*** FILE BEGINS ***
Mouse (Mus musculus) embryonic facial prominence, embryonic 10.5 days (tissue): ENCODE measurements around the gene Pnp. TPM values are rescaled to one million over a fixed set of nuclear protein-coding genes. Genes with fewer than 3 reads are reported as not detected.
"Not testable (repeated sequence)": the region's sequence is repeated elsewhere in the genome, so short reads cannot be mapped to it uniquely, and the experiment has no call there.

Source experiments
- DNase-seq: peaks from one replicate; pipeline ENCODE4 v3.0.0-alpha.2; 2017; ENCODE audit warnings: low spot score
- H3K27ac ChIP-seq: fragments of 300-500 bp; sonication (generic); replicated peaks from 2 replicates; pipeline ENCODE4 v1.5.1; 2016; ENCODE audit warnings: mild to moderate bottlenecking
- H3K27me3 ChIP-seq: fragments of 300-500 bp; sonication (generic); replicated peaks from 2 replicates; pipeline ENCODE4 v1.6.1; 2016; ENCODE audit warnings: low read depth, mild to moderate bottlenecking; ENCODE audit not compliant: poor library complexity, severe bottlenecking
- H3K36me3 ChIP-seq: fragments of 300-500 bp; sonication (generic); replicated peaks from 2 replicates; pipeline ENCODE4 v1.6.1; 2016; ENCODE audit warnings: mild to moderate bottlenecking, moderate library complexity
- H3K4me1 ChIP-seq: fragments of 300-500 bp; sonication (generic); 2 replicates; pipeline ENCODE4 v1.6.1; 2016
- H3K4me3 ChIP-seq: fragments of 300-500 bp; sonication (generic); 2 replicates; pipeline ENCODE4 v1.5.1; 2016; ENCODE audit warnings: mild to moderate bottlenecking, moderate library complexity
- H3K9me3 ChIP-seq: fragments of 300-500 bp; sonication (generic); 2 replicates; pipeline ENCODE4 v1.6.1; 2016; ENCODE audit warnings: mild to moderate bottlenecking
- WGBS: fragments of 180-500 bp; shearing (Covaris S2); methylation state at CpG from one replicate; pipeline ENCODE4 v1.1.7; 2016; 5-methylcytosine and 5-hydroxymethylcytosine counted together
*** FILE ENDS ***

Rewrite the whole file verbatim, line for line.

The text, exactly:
Mouse (Mus musculus) embryonic facial prominence, embryonic 10.5 days (tissue): ENCODE measurements around the gene Pnp. TPM values are rescaled to one million over a fixed set of nuclear protein-coding genes. Genes with fewer than 3 reads are reported as not detected.
"Not testable (repeated sequence)": the region's sequence is repeated elsewhere in the genome, so short reads cannot be mapped to it uniquely, and the experiment has no call there.

Source experiments
- DNase-seq: peaks from one replicate; pipeline ENCODE4 v3.0.0-alpha.2; 2017; ENCODE audit warnings: low spot score
- H3K27ac ChIP-seq: fragments of 300-500 bp; sonication (generic); replicated peaks from 2 replicates; pipeline ENCODE4 v1.5.1; 2016; ENCODE audit warnings: mild to moderate bottlenecking
- H3K27me3 ChIP-seq: fragments of 300-500 bp; sonication (generic); replicated peaks from 2 replicates; pipeline ENCODE4 v1.6.1; 2016; ENCODE audit warnings: low read depth, mild to moderate bottlenecking; ENCODE audit not compliant: poor library complexity, severe bottlenecking
- H3K36me3 ChIP-seq: fragments of 300-500 bp; sonication (generic); replicated peaks from 2 replicates; pipeline ENCODE4 v1.6.1; 2016; ENCODE audit warnings: mild to moderate bottlenecking, moderate library complexity
- H3K4me1 ChIP-seq: fragments of 300-500 bp; sonication (generic); 2 replicates; pipeline ENCODE4 v1.6.1; 2016
- H3K4me3 ChIP-seq: fragments of 300-500 bp; sonication (generic); 2 replicates; pipeline ENCODE4 v1.5.1; 2016; ENCODE audit warnings: mild to moderate bottlenecking, moderate library complexity
- H3K9me3 ChIP-seq: fragments of 300-500 bp; sonication (generic); 2 replicates; pipeline ENCODE4 v1.6.1; 2016; ENCODE audit warnings: mild to moderate bottlenecking
- WGBS: fragments of 180-500 bp; shearing (Covaris S2); methylation state at CpG from one replicate; pipeline ENCODE4 v1.1.7; 2016; 5-methylcytosine and 5-hydroxymethylcytosine counted together